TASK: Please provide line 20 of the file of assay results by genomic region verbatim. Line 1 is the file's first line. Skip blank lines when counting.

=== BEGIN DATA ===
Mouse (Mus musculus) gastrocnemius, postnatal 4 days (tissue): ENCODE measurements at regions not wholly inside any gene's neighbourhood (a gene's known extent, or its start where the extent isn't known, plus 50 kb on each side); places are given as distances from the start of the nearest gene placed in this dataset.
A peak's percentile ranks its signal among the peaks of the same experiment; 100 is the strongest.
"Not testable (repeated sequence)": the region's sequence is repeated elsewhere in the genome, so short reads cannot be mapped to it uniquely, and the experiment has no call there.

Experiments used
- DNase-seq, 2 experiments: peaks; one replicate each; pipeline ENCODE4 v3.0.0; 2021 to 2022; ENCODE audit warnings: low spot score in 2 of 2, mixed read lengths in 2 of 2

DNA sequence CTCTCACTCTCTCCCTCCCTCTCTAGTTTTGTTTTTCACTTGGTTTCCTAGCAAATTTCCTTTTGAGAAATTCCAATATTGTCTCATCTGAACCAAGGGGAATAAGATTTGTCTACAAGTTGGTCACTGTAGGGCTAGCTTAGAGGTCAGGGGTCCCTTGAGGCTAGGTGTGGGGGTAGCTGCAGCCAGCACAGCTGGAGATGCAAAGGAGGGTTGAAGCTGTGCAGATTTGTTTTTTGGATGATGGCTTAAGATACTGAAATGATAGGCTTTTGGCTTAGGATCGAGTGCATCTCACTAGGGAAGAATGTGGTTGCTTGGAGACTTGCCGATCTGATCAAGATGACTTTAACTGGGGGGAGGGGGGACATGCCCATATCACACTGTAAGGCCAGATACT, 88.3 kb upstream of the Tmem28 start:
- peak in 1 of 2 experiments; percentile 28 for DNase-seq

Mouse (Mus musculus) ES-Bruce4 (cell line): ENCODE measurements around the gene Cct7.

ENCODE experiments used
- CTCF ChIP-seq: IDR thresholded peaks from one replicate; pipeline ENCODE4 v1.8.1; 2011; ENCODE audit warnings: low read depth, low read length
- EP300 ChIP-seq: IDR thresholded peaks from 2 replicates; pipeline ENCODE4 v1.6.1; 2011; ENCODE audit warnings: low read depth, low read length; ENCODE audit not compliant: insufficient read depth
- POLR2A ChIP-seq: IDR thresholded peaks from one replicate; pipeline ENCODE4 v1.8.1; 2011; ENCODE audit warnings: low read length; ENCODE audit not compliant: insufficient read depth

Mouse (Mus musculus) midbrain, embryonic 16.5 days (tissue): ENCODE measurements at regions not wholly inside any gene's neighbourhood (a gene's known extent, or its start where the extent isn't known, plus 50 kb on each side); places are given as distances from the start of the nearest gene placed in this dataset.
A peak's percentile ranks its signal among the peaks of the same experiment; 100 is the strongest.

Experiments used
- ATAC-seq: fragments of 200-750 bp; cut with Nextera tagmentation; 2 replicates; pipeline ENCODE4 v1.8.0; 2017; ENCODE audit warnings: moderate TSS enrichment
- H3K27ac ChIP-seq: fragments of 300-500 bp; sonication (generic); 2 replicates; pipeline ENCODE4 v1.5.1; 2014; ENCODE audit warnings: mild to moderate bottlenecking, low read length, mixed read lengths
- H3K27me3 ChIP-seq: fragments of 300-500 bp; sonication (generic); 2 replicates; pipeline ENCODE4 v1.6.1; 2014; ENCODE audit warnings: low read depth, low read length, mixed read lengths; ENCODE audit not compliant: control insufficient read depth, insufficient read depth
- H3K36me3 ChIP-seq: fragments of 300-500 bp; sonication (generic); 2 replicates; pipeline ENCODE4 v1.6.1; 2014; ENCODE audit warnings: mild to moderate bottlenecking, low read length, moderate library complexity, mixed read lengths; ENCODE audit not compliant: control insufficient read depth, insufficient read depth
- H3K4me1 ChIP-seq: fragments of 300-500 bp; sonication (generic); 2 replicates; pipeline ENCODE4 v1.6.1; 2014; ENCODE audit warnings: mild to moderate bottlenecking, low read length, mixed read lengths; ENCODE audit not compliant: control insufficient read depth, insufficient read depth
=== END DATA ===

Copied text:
- H3K4me1 ChIP-seq: fragments of 300-500 bp; sonication (generic); 2 replicates; pipeline ENCODE4 v1.6.1; 2014; ENCODE audit warnings: mild to moderate bottlenecking, low read length, mixed read lengths; ENCODE audit not compliant: control insufficient read depth, insufficient read depth